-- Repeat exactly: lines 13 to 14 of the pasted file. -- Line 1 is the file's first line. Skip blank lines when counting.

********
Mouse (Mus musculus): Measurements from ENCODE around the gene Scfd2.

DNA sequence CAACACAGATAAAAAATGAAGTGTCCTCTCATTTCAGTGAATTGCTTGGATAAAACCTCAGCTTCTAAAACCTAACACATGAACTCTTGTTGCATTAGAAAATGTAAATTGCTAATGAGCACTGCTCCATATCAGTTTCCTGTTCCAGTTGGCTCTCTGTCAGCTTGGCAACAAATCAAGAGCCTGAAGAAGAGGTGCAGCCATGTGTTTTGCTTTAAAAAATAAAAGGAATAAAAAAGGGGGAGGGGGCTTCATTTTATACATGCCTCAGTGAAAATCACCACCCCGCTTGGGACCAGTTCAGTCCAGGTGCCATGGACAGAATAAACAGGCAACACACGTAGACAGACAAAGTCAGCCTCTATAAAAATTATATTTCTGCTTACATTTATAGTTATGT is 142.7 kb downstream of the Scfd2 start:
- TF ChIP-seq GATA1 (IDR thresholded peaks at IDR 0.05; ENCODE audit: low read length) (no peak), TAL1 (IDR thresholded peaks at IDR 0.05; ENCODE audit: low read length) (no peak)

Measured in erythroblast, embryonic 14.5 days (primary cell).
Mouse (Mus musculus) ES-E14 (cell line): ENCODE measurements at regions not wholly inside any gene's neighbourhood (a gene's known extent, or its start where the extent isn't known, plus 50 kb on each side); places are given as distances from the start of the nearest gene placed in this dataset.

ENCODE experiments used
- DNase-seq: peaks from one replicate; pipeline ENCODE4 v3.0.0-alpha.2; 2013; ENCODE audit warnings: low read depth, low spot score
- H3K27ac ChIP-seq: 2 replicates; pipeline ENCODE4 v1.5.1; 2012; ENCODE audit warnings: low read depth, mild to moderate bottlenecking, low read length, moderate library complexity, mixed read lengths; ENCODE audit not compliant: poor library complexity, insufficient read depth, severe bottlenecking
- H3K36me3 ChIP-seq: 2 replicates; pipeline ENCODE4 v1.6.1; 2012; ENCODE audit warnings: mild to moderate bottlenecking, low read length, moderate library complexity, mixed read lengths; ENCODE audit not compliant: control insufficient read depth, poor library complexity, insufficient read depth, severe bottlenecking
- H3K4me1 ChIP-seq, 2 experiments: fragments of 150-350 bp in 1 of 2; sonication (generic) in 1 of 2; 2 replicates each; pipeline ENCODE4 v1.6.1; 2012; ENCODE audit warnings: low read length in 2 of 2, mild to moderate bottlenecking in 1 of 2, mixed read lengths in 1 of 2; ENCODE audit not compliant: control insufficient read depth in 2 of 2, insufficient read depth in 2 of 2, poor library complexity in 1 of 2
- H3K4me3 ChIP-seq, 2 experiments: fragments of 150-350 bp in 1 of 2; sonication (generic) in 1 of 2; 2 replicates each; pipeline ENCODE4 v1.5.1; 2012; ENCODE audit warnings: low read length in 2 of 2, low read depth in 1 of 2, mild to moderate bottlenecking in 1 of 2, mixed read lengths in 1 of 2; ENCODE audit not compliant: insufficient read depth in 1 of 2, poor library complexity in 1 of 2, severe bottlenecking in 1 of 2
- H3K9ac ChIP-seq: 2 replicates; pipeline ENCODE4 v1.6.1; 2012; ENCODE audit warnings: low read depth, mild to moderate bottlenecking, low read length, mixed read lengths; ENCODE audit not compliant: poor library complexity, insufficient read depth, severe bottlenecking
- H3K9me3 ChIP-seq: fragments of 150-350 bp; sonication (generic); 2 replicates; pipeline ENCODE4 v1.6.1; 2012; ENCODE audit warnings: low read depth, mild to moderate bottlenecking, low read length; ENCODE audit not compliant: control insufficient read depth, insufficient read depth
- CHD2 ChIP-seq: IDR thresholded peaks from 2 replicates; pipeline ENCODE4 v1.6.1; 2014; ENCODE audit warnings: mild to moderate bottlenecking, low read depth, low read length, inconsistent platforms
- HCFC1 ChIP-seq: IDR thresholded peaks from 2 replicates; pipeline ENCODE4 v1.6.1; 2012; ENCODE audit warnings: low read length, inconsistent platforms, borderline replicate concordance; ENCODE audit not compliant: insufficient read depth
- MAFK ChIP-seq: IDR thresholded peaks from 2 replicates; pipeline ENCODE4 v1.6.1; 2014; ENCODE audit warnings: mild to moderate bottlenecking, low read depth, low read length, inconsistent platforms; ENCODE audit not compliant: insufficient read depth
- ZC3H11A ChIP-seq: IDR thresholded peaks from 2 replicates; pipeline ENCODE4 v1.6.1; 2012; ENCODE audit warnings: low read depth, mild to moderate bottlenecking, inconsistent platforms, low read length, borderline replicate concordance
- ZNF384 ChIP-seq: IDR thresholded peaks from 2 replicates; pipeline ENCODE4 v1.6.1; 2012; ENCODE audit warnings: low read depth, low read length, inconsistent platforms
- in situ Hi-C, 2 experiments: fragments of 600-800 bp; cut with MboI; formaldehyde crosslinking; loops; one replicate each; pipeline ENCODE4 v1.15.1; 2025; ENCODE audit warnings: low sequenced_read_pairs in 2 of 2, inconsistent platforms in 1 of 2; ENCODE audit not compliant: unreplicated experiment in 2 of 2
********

- H3K9me3 ChIP-seq: fragments of 150-350 bp; sonication (generic); 2 replicates; pipeline ENCODE4 v1.6.1; 2012; ENCODE audit warnings: low read depth, mild to moderate bottlenecking, low read length; ENCODE audit not compliant: control insufficient read depth, insufficient read depth
- CHD2 ChIP-seq: IDR thresholded peaks from 2 replicates; pipeline ENCODE4 v1.6.1; 2014; ENCODE audit warnings: mild to moderate bottlenecking, low read depth, low read length, inconsistent platforms